The fen edge north and east of the village was densely settled from the 2nd century A.D., though all the known sites were abandoned in the wetter conditions of the post-Roman period. (fn. 38) Aldreth causeway, perhaps a Bronze Age route, crosses the eastern part of the parish. (fn. 39) On the edge of the fen it passes through Belsars Hill, a ringwork which may date from 1071 in its present form. (fn. 40) In the Middle Ages the causeway was the main Cambridge-Ely road. (fn. 41) In the 18th century a road from Cambridge to Sutton passed through the open fields and used the causeway to cross the fens. (fn. 42) High bridge over the Old West was in the 18th and 19th centuries often usable only with care or not at all (fn. 43) and in the 20th century the causeway deteriorated to a muddy track.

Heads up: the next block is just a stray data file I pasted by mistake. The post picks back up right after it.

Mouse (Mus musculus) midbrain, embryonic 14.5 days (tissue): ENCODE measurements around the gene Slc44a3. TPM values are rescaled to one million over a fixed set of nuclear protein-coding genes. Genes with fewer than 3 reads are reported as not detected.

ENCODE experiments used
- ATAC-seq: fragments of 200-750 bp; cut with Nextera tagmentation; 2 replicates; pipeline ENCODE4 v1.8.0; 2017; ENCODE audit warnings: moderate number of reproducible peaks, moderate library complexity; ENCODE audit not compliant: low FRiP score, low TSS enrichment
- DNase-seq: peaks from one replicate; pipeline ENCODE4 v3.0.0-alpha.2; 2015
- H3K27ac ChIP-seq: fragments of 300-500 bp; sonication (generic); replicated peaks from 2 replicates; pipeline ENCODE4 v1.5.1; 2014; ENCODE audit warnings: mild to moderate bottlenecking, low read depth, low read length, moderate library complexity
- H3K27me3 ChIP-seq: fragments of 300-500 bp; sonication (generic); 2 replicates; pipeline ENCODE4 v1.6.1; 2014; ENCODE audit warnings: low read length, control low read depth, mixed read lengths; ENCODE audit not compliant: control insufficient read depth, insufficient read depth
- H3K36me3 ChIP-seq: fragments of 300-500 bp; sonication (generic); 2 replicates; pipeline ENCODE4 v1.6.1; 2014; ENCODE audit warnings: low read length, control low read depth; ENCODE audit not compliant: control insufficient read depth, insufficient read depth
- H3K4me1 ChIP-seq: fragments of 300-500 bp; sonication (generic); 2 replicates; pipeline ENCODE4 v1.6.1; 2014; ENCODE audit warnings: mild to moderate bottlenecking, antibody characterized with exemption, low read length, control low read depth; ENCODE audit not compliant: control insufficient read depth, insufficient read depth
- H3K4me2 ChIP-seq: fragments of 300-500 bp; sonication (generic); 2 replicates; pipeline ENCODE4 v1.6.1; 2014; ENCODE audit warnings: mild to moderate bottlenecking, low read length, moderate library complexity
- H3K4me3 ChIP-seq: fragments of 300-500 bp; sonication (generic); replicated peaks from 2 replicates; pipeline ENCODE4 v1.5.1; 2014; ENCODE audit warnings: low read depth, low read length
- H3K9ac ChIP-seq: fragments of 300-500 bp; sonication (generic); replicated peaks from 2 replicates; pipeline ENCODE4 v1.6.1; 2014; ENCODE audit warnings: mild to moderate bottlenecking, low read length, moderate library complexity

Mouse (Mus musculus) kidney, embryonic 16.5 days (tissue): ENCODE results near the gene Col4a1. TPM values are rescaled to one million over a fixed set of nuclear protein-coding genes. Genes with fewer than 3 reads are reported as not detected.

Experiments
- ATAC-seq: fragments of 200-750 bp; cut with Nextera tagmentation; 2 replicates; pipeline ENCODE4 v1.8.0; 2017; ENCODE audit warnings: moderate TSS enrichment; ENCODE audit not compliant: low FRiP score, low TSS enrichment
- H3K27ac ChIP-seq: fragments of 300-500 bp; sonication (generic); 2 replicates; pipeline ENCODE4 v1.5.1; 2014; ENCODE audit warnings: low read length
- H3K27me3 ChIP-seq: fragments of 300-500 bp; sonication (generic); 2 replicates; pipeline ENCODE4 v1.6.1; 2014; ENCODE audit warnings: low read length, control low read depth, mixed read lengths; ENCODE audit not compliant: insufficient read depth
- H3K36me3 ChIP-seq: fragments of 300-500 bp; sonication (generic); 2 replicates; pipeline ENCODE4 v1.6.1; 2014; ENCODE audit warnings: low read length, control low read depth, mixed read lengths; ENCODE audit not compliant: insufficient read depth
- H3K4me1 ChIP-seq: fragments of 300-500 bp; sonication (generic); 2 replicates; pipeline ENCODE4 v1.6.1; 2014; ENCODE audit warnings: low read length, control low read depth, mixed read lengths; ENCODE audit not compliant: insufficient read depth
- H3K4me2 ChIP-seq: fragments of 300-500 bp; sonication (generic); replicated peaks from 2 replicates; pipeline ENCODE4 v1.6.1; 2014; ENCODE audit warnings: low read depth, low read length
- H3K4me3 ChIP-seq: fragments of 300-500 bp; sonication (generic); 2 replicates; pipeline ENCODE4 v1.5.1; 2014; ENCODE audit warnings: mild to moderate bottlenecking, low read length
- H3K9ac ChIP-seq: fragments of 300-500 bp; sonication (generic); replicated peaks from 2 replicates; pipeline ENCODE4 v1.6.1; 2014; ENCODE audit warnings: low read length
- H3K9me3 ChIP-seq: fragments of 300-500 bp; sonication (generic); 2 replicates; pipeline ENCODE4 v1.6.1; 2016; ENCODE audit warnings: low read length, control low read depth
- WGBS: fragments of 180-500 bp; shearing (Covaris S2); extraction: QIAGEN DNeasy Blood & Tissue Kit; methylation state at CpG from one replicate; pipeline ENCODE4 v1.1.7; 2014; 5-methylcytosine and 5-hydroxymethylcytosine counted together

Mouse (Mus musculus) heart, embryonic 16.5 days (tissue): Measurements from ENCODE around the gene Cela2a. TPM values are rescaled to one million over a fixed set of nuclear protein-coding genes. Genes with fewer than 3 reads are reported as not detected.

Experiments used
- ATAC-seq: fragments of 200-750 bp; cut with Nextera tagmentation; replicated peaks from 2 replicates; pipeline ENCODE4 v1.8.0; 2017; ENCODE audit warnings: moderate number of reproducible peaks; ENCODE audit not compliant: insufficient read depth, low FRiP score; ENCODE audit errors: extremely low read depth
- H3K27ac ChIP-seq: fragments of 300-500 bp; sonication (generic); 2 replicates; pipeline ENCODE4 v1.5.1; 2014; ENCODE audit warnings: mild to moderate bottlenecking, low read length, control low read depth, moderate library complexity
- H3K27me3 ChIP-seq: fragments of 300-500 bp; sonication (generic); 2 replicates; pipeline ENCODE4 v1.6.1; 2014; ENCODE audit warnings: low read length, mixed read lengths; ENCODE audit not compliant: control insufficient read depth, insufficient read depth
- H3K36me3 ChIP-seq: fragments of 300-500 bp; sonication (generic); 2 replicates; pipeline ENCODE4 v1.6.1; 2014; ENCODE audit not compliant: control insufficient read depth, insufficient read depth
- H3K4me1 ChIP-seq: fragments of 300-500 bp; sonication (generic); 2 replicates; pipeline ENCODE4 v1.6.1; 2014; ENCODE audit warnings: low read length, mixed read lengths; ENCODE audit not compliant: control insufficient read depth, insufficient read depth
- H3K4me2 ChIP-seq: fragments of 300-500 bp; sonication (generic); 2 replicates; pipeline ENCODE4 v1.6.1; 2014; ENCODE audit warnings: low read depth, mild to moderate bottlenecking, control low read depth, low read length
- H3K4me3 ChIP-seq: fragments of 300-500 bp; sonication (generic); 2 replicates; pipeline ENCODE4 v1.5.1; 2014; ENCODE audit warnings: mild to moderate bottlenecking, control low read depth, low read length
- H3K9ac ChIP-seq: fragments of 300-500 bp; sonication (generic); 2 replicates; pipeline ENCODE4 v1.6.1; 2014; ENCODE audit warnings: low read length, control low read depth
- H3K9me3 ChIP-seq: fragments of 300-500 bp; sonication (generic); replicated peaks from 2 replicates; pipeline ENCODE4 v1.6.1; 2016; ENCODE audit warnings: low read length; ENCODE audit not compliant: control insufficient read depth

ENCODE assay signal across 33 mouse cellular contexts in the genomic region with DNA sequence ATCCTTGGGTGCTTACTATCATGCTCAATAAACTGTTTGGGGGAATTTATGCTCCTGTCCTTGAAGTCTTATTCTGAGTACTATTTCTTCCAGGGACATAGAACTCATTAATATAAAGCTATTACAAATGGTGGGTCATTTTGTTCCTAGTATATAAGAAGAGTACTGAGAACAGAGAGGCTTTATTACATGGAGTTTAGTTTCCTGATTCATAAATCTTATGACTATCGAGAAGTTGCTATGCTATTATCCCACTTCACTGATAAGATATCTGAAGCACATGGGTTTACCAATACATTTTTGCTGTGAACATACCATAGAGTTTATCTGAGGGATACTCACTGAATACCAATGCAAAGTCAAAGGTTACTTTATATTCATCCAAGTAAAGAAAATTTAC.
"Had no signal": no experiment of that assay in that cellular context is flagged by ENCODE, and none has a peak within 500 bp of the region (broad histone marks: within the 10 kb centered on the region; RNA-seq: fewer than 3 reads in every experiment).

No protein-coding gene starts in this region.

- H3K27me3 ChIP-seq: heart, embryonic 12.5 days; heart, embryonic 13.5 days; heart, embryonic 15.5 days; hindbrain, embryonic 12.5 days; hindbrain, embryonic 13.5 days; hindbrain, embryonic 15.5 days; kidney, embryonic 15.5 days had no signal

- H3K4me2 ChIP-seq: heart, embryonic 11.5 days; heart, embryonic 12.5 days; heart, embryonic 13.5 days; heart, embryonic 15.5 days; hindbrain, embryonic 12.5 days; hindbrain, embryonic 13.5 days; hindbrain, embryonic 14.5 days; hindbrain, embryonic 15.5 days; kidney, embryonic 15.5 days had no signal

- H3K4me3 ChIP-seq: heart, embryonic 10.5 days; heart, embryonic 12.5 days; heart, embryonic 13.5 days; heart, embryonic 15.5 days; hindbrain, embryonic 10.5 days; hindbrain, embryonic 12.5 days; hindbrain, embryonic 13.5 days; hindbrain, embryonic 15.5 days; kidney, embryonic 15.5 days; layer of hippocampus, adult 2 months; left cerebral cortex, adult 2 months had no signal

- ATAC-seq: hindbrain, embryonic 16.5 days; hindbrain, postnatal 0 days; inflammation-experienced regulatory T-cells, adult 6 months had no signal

By the early 18th century, probably from c. 1650, there was an important bridge across the Ouse at Earith sluice, reached by a road which led north from Willingham alongside the lode and the Old West River. (fn. 44) Before the construction of the Cambridge-Ely turnpike in 1768 it was said that the only carriage road between the two towns lay through Willingham village, presumably referring to that road rather than the causeway. (fn. 45) The road was rebuilt c. 1827 probably by the parish, which in 1830 had a tollgate at the north end of the village. In 1830 the road was considered the pleasantest and shortest route between Cambridge and the fens. (fn. 46) Under the Inclosure Act of 1846 its course alongside the lode was stopped and a new straight road was built to the east. (fn. 47) The tollhouse was sold c. 1928 (fn. 48) and later demolished. Droveways in the fens included one leading directly from the village to Flat bridge over the Old West and another to Queenholme. Tracks led across the open fields south and east of Willingham to neighbouring villages, some of which were stopped at inclosure, leaving open only Over Road, Rampton Road, and Stanton, later Station, Road. (fn. 49) Throughout the 19th century three or four carriers ran between Willingham and Cambridge; two of them were based at Willingham in 1883. (fn. 50) The railway from Cambridge to St. Ives, opened in 1847, had a station 750 m. south of the parish boundary, nominally serving Long Stanton; the line from St. Ives to Sutton, with a station at Earith Bridge, was opened in 1878 and crossed the northern corner of the parish. (fn. 51) Earith Bridge station closed to passenger traffic in 1931 and the line was removed in 1958. Long Stanton station closed in 1970 (fn. 52) but a single track remained in 1982. An Act of 1869 for a railway between Haddenham and Long Stanton, passing through Willingham east of the village, was not put into effect. (fn. 53)